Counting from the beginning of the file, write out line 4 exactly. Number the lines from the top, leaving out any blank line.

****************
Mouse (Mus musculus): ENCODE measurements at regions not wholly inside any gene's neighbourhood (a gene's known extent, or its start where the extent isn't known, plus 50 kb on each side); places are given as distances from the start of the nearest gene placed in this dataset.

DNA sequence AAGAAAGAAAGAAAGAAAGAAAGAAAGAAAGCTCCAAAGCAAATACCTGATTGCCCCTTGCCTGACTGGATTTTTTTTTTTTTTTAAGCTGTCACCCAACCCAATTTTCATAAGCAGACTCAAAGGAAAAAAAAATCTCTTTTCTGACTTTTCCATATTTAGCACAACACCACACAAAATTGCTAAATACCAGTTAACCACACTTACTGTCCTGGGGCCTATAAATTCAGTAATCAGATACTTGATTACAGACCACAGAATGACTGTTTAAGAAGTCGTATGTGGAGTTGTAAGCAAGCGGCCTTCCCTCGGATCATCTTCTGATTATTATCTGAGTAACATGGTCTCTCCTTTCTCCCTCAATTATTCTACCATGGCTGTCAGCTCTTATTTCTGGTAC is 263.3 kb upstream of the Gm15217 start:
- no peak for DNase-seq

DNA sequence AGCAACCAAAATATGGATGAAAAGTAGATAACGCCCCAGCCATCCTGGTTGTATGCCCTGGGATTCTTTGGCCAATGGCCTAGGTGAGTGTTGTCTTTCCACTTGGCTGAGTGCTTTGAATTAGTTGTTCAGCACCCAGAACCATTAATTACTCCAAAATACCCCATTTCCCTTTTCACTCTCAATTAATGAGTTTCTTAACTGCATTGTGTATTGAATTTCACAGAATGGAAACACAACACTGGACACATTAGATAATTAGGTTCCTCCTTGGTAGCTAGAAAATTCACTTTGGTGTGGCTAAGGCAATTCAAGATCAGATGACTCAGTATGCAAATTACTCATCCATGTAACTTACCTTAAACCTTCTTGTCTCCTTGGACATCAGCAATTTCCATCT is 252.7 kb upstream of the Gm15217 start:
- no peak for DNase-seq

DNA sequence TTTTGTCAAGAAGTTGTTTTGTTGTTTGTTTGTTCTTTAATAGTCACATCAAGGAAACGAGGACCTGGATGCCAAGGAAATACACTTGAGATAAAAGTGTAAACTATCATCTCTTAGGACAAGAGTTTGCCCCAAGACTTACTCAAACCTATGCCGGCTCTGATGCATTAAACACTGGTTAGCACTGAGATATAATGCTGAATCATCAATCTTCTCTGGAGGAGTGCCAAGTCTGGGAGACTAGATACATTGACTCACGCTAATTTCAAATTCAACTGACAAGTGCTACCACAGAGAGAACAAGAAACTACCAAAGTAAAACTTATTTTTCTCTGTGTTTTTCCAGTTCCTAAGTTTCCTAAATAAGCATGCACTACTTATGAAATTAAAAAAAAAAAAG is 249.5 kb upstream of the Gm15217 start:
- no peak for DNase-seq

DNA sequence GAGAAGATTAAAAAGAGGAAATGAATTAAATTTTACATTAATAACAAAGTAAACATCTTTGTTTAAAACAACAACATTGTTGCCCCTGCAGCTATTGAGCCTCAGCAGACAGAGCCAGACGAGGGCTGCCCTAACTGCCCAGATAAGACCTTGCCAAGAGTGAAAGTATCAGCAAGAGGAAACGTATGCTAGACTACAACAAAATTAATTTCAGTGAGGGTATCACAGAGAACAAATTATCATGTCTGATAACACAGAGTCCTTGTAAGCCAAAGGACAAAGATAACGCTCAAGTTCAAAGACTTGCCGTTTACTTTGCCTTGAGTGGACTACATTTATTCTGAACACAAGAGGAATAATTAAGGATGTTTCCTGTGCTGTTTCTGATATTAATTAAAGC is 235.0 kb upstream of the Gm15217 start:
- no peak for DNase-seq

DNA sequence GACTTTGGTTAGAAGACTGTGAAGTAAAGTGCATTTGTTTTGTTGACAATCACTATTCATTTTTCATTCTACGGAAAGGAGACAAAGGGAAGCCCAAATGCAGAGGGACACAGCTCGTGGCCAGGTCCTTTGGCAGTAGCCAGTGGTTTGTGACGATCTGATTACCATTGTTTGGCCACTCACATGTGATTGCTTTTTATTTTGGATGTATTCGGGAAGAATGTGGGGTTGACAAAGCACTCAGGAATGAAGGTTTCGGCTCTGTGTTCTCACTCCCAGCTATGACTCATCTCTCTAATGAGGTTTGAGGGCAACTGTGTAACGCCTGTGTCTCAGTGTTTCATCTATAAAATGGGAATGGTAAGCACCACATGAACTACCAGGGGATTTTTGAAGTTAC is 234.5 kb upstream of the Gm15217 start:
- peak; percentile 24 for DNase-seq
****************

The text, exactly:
DNA sequence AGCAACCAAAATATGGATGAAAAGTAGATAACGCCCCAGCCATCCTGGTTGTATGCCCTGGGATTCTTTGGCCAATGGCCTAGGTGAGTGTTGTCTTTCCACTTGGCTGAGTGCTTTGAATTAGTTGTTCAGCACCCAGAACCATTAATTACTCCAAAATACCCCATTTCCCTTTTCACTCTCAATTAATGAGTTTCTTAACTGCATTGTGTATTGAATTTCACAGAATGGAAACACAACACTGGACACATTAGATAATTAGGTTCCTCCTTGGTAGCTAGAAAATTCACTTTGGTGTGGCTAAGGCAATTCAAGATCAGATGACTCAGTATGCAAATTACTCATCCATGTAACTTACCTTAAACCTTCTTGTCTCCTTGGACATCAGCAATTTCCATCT is 252.7 kb upstream of the Gm15217 start: